The soaked  teabags had been left on paper which resulted in this interesting effect. 

Sam Pooley a student and artist from Shrewsbury had created a wallpaper by photographing the breasts of 1,000 women.  “I wish to create an artwork that celebrates breasts and in the process enables women to feel liberated by the experience and have their self-confidence boosted.”

Tuesday, 4 June 2013

Tapa Barkcloth Paintings & Francois Morellet @ IKON Gallery

As a textile artist and also a visitor assistant working at Ikon Gallery in Birmingham I am always pleased when the artworks are textile based so am particularly loving the current exhibiton Tapa: Barkcloth Paintings from the Pacific.  Dating from the 19th century until the present day the cloths come from Papua New Guinea, the Soloman Islands, Fiji, Samoa, Tonga and the Cook Islands and are on loan from the Museum of Archaeology and Anthropology at Cambridge University (MAA) which numbers almost 2000 in their collection.
Niue, 1880s

Made from the inner bark of the Mulberry tree the women islanders would gather together in groups to soak and beat the bark into metres of cloth which would then be painted using natural plant dyes and made into everyday clothing, mats, blankets, ceremonial dress for weddings and funerals or wealth objects which would be offered to visiting clans from other islands.  

Cook Islands, Aitutaki, Late 19th Century

Abstract and geometric designs and motifs were painted onto the cloth to symbolise the islanders' traditional ways of life and culture. The cloth above from the Cook Islands and which dates back to the late 19th Century is decorated with canoe motifs .

Samoa, Early 20th Century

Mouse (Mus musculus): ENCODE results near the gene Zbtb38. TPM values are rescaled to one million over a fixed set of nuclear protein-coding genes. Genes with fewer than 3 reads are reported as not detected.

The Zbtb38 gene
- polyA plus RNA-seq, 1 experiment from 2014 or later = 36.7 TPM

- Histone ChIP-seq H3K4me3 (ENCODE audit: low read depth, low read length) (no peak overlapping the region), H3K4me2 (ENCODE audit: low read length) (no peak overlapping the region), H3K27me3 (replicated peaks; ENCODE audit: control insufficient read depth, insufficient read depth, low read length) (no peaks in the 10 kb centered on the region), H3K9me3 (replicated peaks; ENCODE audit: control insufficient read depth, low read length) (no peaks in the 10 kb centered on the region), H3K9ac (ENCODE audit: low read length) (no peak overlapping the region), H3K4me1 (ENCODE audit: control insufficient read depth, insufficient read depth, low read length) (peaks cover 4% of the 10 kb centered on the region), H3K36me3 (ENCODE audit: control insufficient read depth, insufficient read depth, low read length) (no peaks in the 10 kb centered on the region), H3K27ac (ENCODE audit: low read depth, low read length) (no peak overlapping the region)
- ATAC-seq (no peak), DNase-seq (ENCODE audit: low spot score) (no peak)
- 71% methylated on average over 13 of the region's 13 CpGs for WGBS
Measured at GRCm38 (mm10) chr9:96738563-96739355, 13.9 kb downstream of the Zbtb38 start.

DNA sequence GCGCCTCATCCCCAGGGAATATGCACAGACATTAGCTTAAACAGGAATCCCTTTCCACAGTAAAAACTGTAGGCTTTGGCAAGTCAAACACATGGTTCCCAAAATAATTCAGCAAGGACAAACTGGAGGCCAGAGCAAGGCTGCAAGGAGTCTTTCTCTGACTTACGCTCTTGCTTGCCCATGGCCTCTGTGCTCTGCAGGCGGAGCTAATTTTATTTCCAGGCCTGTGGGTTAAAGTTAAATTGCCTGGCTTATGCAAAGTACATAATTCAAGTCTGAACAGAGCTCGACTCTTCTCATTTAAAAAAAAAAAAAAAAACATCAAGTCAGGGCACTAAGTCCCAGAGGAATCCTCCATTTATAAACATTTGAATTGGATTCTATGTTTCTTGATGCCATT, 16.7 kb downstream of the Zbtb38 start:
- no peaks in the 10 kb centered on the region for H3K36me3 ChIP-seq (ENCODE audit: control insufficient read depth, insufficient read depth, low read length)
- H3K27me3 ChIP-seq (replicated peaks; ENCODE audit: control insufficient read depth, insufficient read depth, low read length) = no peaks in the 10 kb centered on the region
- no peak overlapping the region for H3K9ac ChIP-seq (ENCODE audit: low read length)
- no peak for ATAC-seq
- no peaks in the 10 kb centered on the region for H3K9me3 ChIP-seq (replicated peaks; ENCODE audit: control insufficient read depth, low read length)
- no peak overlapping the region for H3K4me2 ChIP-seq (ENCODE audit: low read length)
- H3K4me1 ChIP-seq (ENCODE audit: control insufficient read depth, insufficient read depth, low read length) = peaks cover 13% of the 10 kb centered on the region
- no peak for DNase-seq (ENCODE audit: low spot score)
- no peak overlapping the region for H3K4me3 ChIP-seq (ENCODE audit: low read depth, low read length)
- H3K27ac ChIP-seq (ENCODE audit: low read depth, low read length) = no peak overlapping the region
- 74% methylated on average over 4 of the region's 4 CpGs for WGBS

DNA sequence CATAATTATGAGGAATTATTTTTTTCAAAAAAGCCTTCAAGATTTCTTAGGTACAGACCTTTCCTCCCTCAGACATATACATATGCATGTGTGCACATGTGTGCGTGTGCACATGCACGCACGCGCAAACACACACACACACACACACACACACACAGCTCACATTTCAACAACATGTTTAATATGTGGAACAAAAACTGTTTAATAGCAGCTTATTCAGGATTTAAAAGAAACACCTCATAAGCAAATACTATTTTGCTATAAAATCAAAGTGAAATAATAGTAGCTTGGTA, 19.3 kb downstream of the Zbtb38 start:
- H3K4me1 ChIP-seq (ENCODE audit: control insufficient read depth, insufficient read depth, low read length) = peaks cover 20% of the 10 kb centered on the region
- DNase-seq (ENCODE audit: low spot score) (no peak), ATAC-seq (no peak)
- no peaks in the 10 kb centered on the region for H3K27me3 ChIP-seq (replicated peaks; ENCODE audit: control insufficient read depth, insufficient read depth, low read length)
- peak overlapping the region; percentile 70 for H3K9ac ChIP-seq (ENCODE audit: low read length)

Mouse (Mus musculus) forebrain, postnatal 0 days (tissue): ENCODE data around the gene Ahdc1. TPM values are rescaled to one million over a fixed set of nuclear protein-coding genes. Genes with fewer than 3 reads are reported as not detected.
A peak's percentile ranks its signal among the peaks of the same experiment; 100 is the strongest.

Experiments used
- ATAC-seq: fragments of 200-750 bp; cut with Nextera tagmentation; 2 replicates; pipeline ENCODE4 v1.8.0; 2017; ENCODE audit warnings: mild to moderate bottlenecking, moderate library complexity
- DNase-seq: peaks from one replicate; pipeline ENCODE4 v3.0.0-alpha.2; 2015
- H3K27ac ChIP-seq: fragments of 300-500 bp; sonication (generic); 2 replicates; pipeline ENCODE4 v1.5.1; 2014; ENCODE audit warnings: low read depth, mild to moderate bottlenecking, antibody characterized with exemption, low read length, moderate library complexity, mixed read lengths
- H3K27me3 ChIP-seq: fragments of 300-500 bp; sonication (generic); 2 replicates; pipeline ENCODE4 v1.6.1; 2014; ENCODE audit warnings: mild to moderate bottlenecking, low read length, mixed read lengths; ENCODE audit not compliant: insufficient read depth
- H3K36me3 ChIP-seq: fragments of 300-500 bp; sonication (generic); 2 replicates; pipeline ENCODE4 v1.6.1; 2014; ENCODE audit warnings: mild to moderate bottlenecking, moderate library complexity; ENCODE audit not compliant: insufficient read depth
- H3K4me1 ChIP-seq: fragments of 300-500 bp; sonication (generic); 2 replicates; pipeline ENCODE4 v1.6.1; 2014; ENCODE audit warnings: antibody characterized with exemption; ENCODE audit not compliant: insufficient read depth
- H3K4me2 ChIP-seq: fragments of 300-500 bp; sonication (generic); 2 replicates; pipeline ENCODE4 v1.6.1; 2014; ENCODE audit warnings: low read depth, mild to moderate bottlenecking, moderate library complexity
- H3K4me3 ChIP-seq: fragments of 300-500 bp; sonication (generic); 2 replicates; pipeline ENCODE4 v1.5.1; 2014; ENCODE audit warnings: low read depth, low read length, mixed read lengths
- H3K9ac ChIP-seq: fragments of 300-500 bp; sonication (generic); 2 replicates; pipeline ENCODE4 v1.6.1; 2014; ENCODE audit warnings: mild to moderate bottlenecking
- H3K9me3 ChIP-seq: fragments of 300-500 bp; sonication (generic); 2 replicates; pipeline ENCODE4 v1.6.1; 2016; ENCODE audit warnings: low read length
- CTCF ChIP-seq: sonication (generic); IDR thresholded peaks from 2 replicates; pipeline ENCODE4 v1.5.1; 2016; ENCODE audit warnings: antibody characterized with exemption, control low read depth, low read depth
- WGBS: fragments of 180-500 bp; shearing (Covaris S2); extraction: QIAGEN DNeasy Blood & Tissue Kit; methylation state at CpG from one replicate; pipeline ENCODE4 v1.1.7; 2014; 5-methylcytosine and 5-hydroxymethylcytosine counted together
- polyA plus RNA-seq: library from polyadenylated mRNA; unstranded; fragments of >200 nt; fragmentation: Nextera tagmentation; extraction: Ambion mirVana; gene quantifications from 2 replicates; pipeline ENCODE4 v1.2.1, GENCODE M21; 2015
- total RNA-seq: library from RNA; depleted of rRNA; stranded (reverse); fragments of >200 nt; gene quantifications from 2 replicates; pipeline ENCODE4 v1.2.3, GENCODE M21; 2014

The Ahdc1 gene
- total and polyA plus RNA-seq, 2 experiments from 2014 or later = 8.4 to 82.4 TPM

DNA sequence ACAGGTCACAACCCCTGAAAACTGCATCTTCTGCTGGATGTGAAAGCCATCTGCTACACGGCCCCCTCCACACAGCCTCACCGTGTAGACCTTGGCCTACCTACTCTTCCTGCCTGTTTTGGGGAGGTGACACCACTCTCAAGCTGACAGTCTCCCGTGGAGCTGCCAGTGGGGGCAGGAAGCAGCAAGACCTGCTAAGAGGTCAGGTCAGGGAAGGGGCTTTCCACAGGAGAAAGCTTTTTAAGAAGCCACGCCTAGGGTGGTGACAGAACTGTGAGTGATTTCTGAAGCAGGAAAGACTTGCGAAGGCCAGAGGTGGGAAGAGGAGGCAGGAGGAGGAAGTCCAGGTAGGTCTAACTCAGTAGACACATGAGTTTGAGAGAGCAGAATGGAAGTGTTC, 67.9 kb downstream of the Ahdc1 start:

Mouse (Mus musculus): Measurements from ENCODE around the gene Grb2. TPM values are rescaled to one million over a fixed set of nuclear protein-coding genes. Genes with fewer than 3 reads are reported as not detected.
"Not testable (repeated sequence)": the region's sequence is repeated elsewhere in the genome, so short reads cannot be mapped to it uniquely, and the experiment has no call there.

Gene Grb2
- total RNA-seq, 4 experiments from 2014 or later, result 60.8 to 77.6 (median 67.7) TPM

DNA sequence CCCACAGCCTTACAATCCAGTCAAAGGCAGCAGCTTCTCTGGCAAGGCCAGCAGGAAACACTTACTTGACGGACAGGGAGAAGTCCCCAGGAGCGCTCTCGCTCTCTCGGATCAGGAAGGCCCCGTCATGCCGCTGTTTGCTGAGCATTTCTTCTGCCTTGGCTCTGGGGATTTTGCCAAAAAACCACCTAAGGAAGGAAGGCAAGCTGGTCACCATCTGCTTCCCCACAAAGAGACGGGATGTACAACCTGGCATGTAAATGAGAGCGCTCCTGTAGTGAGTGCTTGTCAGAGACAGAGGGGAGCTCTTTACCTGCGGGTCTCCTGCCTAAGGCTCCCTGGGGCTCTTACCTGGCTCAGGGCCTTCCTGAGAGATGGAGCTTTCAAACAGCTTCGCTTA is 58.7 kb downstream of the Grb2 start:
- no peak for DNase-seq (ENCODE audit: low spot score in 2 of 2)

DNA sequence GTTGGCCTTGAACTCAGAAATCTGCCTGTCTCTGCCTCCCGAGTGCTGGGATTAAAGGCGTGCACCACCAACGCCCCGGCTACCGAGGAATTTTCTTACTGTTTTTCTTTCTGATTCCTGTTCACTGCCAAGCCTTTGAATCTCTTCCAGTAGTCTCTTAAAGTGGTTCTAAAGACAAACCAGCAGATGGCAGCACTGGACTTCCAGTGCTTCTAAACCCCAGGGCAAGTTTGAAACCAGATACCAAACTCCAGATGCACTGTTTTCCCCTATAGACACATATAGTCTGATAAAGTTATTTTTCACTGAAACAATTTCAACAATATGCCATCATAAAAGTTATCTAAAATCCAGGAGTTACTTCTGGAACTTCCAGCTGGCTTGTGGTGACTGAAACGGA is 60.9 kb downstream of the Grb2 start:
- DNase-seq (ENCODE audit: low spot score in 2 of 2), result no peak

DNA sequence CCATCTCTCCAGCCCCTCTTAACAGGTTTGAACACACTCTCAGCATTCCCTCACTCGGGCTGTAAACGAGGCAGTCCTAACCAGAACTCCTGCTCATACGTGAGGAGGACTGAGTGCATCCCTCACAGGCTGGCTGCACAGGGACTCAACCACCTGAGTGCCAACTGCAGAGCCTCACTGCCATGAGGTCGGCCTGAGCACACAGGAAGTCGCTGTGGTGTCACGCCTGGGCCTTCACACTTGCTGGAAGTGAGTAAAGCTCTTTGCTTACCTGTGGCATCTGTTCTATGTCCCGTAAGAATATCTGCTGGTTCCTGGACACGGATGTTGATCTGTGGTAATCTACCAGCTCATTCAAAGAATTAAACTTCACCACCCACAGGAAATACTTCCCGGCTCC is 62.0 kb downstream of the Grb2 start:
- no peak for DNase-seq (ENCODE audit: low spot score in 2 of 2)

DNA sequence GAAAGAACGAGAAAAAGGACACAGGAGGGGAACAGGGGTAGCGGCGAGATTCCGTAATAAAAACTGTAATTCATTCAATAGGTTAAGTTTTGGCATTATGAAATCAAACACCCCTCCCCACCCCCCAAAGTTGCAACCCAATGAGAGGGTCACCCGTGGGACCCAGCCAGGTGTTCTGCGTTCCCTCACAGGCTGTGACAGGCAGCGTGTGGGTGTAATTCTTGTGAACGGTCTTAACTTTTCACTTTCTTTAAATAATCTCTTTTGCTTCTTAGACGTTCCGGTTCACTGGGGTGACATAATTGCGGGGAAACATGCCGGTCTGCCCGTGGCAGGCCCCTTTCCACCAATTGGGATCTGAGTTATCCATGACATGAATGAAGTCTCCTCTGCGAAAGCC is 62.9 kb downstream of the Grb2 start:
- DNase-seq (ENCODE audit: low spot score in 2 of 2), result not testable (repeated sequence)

Papua New Guinea, Early 20th Century
The tradition is still being kept alive and in Papua New Guinea a group of women are adapting the ancient tradition to create contemporary artworks such as the one below where the artist has used a traditonal tattoo design to decorate the barkcloth.

Papua New Guinea, Omie (by Dapeni Jonevari) 2011

Tapa images are courtesy of the Museum of Archaeology & Anthropology, University Of Cambridge 

Also at Ikon in the 2nd Floor Galleries is an exhibition by acclaimed French artist Francois Morellet (b.1926) comprising of a selection of paintings made originally in 2006 for an exhibition in Paris called Blow-Up, Quand j’etais petit je ne faisais pas grand and so called as they are replicas of his work from an exhibition dating back to 1952 but scaled up to 4:1.

Morellet is a self-taught artist who turned to abstract art in the 1950s using systems, rules and geometric forms which were influenced by his love of the tapa barkcloths.

The elements and motifs from the Tapa are ones I am hoping to use in my own textile and mixed-media work as the designs will lend themselves perfectly to printing and painting onto fabric and I am looking forward to producing a body of work as a direct response to the Tapa Barkcloths.

I can highly recommend a visit to both the Tapa and Francois Morellet exhibitions which run till 14th July.